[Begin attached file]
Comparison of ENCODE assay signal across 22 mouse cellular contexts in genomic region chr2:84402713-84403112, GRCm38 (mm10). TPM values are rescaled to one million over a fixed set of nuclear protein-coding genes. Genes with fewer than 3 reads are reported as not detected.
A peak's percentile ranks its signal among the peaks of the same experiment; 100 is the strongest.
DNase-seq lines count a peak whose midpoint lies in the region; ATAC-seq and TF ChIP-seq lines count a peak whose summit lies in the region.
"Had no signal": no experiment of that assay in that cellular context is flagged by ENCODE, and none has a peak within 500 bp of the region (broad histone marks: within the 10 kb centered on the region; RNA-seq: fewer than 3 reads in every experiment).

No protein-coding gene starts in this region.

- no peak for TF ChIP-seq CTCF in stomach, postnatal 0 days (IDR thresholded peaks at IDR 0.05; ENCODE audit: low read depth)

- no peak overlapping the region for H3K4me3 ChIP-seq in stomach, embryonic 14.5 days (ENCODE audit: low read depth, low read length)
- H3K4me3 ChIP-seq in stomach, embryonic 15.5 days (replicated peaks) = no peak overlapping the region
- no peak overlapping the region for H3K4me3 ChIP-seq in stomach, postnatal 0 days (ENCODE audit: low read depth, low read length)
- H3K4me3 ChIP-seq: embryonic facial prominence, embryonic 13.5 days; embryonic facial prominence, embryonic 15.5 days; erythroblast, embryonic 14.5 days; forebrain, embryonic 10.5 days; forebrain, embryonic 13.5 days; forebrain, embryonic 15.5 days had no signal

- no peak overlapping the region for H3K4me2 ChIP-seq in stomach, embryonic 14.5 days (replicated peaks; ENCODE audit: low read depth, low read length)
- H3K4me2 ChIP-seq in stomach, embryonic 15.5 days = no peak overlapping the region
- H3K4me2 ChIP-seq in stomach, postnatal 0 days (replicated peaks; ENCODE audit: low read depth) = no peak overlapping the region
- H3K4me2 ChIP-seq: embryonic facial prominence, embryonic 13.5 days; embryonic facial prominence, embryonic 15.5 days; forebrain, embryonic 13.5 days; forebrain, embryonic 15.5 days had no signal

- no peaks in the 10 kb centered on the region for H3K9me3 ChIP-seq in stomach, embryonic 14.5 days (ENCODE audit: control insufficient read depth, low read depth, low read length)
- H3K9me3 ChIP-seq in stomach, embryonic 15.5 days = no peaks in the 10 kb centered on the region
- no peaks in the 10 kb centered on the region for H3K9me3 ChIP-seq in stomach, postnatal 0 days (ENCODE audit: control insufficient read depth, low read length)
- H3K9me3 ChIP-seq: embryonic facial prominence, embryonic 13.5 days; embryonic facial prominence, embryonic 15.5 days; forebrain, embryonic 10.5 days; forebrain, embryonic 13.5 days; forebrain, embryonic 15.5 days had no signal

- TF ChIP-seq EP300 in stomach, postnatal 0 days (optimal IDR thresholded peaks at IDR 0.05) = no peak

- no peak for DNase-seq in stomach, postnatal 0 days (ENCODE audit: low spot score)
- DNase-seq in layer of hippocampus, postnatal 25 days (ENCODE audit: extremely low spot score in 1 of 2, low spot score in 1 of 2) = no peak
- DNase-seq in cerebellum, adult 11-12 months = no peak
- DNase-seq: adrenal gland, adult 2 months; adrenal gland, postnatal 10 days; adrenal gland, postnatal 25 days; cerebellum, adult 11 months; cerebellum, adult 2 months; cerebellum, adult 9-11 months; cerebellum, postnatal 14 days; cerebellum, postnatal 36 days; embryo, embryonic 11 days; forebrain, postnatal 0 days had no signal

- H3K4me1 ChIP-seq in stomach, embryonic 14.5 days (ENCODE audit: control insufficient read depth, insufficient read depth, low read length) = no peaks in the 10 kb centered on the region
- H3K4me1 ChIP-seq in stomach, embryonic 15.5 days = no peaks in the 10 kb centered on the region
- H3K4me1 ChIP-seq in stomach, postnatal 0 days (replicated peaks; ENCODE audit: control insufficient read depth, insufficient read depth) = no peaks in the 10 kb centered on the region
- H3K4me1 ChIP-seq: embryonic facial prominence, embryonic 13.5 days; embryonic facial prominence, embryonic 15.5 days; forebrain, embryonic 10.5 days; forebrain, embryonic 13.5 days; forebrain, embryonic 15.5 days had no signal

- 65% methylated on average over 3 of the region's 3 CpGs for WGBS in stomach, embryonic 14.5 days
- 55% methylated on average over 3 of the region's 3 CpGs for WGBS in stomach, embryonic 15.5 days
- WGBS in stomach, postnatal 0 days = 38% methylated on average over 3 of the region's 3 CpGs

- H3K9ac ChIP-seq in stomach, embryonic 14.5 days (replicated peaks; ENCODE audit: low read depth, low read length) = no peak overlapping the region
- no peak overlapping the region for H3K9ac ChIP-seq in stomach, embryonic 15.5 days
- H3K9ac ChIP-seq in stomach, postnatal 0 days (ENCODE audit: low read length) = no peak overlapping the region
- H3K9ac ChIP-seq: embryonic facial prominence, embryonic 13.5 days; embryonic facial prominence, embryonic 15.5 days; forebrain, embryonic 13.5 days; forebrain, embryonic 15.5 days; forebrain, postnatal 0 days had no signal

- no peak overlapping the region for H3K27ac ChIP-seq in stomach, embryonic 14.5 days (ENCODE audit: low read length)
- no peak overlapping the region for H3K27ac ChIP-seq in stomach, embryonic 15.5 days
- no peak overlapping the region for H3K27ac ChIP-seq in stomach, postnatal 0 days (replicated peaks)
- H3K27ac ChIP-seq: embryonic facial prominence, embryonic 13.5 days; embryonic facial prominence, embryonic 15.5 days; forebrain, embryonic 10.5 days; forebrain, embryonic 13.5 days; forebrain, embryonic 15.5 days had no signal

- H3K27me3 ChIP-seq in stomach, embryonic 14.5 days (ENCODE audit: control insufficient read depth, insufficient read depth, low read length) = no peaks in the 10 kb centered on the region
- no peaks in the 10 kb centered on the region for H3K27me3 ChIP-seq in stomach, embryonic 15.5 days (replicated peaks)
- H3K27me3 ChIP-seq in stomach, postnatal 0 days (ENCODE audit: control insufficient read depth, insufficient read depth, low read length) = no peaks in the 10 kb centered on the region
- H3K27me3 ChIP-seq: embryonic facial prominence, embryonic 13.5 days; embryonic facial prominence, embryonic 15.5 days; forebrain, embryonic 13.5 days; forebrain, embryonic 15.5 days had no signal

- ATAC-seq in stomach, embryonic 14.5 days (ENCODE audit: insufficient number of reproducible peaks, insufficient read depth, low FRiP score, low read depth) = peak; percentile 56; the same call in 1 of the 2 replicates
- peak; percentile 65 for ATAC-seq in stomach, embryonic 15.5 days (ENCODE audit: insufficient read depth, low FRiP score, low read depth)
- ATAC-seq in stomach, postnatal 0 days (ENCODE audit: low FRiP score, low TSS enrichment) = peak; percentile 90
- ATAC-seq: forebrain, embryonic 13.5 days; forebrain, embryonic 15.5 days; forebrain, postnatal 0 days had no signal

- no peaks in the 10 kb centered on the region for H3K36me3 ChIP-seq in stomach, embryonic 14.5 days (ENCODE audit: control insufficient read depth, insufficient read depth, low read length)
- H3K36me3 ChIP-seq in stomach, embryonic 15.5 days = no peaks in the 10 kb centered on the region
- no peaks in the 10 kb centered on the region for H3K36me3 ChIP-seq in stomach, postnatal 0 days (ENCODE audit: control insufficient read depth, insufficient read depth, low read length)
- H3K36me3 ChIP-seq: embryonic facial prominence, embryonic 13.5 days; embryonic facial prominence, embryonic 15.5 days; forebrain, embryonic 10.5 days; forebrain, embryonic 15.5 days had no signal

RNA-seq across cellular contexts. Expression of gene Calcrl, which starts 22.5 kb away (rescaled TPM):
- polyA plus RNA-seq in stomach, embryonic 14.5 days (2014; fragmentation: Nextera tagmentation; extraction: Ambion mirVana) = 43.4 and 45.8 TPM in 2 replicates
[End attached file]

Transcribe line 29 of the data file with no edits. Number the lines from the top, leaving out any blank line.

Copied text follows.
- 55% methylated on average over 3 of the region's 3 CpGs for WGBS in stomach, embryonic 15.5 days